Compilation albums are often a little tricky to get right – they typically miss off one or two of the most important things, either due to differing preferences or misguided focus. Looking now, there’s relatively little difference between Best of Bowie (2002) and Nothing Has Changed (2014). It seems the template for the perfect David Bowie compilation is fairly well set in stone.
Both albums start with the exceptional Space Oddity, slightly unbelievably originally released in 1969. Although Bowie had released a handful of things before this, as the perplexingly sequenced triple CD version of Nothing Has Changed attests, but this does seem to be where his story really begins.
After the sad news of his death a month ago, like most people, I set about listening to as much as I could of his back catalogue, and the singles seemed a good place to start.
When I was looking for a David Bowie singles collection, I had decided on the double CD version of Nothing Has Changed – the tracks are in a sensible order, it’s a digestible amount of music, and most of the key tracks are there. As it turns out, it covers, to some degree, the entirety of his career too, although I’m sure other compilations are on their way. The early key hits – The Man Who Sold the World, Changes, and Oh! You Pretty Things very quickly build a picture of Bowie’s repertoire.
Many people have written more eloquently than I ever could about how Bowie was a man out of his time (possibly on a different planet too), and how he was able to speak to pretty much everybody in a language that they could understand. But what’s particularly striking here is just how varied he was. Some of his early 1970s hits would have been very clearly contemporary. Others, like Life on Mars? and Starman, were years ahead of their time.
You don’t have to like everything here. I can’t help but wonder if All the Young Dudes was the result of a few too many controlled substances, and Sorrow falls a bit flat for me. I also find myself feeling a little underwhelmed by the trio of Fame, Golden Years, and Sound and Vision – he seemed to be playing it a little too safe. But that’s OK – I imagine even the most ardent of fans struggles with a few things here. Anyway, there’s always “Heroes” to pick things up.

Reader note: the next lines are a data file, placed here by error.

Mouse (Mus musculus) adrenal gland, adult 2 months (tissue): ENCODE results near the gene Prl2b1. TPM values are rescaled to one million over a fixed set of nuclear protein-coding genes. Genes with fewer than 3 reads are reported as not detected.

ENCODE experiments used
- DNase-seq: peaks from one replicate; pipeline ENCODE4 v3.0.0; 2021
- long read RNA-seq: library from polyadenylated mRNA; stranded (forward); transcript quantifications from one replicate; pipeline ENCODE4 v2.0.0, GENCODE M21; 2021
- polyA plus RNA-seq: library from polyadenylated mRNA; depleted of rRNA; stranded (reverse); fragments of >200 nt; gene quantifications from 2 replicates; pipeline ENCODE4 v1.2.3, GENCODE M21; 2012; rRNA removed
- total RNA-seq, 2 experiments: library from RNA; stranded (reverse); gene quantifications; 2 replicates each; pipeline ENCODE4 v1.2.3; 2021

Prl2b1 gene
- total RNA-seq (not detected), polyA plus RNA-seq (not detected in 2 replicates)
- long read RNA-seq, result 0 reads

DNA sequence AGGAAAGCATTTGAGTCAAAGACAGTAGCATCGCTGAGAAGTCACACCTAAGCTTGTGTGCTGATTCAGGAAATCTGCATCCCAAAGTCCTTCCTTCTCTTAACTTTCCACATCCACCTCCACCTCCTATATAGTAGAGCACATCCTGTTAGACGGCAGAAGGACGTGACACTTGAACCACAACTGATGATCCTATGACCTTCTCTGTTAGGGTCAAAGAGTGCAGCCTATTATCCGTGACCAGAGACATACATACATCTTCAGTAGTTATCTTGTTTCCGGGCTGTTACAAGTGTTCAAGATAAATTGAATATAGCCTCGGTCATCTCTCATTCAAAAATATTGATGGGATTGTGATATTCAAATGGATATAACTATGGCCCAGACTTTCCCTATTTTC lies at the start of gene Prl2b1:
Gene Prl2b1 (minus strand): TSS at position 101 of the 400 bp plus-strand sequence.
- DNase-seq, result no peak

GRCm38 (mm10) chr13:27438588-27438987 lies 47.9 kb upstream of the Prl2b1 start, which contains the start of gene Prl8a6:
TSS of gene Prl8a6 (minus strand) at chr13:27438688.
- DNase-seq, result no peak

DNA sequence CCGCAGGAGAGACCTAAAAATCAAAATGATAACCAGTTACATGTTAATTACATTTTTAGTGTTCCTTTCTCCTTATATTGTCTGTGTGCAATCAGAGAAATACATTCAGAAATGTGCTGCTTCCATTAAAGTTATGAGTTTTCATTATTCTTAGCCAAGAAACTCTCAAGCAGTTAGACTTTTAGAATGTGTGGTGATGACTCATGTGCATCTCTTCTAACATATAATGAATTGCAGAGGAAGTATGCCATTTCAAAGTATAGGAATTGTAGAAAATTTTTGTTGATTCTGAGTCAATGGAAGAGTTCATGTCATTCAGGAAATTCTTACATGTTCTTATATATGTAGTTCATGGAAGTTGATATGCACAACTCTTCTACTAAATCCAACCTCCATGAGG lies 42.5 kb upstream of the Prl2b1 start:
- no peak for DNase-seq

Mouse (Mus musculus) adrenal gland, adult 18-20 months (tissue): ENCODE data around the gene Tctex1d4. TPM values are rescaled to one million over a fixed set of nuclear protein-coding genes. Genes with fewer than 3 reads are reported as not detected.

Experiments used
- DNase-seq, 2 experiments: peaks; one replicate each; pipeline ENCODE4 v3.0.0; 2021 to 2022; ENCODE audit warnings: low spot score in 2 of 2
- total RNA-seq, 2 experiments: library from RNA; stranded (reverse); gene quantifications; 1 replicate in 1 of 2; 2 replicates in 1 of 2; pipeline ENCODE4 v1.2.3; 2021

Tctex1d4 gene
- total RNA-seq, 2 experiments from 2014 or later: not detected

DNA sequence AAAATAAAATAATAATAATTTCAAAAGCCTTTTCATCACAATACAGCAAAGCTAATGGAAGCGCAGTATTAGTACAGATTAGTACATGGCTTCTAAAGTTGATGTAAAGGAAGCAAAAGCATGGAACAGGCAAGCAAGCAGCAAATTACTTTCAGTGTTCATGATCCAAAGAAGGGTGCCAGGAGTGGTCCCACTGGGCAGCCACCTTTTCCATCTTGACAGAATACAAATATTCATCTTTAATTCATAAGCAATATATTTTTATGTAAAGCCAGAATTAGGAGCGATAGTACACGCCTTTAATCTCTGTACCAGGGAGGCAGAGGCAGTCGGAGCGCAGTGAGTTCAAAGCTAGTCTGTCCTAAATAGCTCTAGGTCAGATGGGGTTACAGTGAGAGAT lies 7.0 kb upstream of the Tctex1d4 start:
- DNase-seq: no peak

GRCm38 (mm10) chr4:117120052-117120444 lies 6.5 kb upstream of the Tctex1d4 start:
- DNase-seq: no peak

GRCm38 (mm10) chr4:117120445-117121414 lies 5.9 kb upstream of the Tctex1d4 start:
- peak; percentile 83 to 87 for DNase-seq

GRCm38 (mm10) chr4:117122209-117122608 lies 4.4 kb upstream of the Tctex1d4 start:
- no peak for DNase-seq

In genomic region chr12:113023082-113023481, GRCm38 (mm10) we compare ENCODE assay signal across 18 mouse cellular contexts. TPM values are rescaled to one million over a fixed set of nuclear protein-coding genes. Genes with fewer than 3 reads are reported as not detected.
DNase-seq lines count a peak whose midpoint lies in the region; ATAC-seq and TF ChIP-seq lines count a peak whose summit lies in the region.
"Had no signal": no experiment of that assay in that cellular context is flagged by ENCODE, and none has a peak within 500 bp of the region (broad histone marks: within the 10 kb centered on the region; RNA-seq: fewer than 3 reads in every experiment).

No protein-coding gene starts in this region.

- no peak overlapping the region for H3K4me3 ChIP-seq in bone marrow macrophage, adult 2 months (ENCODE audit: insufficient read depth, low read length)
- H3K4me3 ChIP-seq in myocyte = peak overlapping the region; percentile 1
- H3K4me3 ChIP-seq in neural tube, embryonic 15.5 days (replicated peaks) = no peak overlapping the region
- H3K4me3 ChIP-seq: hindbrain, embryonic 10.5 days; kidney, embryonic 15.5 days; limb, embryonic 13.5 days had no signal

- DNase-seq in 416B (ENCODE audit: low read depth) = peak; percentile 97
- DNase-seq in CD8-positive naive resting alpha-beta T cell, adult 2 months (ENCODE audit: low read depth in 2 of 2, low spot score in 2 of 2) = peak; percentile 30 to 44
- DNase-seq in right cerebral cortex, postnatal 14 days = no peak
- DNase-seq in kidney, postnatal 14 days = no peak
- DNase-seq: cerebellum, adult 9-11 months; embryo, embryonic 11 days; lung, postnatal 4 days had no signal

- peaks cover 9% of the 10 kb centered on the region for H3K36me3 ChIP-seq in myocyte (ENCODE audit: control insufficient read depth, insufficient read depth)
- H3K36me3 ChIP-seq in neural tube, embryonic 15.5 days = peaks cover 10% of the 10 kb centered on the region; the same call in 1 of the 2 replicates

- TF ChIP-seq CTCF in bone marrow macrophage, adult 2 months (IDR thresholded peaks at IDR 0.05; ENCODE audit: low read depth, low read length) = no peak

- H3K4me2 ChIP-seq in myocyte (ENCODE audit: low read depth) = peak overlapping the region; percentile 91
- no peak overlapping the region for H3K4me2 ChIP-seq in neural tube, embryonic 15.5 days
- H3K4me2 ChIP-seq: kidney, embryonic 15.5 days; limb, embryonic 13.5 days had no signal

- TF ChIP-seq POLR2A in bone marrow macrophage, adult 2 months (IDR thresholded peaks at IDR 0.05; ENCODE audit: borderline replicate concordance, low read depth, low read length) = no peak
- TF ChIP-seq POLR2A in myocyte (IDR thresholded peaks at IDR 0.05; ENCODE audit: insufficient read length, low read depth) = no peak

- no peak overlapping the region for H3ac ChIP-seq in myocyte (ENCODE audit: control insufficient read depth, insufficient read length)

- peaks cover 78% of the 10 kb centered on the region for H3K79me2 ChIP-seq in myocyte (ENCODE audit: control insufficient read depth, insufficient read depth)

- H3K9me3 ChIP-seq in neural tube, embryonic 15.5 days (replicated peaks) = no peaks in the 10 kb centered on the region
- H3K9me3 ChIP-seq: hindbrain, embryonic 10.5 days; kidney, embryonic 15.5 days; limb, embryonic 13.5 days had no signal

Disc one of this set takes us up to 1980, ending with the iconic Ashes to Ashes, leaving the remaining 35 years to squeeze uncomfortably onto the second disc. This is probably fair – he made his name in the 1970s after all – but it does feel like a bit of a whirlwind tour at times.
It starts well, with the trio of Under Pressure, Let’s Dance, and China Girl, and actually the quality never really lets up. But by the time we get to the 1990s with Jump They Say, there’s only room for one track from each studio album. Not even that in some cases actually – I’m inordinately fond of the 1996 collaboration with Pet Shop Boys Hallo Spaceboy, but it’s hardly representative of the Outside album, and other albums from this period are omitted in their entirety.
But what this collection has, which others did not, is some of Bowie’s more exquisite later moments – particularly the deeply introspective Thursday’s Child and the glorious Where are We Now? I’m not hugely keen on the exclusive Sue (Or in a Season of Crime), but it’s nice to have it here too, to complete the cross-section of a five-decade career.
For all the failings it may have, and they questions you might come up with, Nothing Has Changed is an exceptional collection, by one of the most important musicians ever to have lived. If you don’t already have his entire back catalogue, this is an essential purchase.